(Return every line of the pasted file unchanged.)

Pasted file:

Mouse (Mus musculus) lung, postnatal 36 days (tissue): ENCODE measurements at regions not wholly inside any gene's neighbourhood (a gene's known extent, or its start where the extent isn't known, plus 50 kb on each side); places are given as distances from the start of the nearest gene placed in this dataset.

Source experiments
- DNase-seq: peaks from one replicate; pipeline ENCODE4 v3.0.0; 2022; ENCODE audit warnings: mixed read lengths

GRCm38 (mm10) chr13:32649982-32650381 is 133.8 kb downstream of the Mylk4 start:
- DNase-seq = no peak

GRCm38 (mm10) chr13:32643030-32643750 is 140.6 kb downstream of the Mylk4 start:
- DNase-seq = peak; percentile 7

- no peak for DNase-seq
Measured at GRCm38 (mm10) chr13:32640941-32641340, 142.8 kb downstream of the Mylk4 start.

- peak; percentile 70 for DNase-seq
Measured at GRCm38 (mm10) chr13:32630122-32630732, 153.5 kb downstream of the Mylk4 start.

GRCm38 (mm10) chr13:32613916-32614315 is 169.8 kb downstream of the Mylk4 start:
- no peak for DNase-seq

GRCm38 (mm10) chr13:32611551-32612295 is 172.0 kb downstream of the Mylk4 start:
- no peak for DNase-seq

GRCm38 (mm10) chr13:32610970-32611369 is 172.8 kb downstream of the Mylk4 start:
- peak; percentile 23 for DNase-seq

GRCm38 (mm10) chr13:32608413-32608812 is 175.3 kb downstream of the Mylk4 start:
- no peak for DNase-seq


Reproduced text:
Mouse (Mus musculus) lung, postnatal 36 days (tissue): ENCODE measurements at regions not wholly inside any gene's neighbourhood (a gene's known extent, or its start where the extent isn't known, plus 50 kb on each side); places are given as distances from the start of the nearest gene placed in this dataset.

Source experiments
- DNase-seq: peaks from one replicate; pipeline ENCODE4 v3.0.0; 2022; ENCODE audit warnings: mixed read lengths

GRCm38 (mm10) chr13:32649982-32650381 is 133.8 kb downstream of the Mylk4 start:
- DNase-seq = no peak

GRCm38 (mm10) chr13:32643030-32643750 is 140.6 kb downstream of the Mylk4 start:
- DNase-seq = peak; percentile 7

- no peak for DNase-seq
Measured at GRCm38 (mm10) chr13:32640941-32641340, 142.8 kb downstream of the Mylk4 start.

- peak; percentile 70 for DNase-seq
Measured at GRCm38 (mm10) chr13:32630122-32630732, 153.5 kb downstream of the Mylk4 start.

GRCm38 (mm10) chr13:32613916-32614315 is 169.8 kb downstream of the Mylk4 start:
- no peak for DNase-seq

GRCm38 (mm10) chr13:32611551-32612295 is 172.0 kb downstream of the Mylk4 start:
- no peak for DNase-seq

GRCm38 (mm10) chr13:32610970-32611369 is 172.8 kb downstream of the Mylk4 start:
- peak; percentile 23 for DNase-seq

GRCm38 (mm10) chr13:32608413-32608812 is 175.3 kb downstream of the Mylk4 start:
- no peak for DNase-seq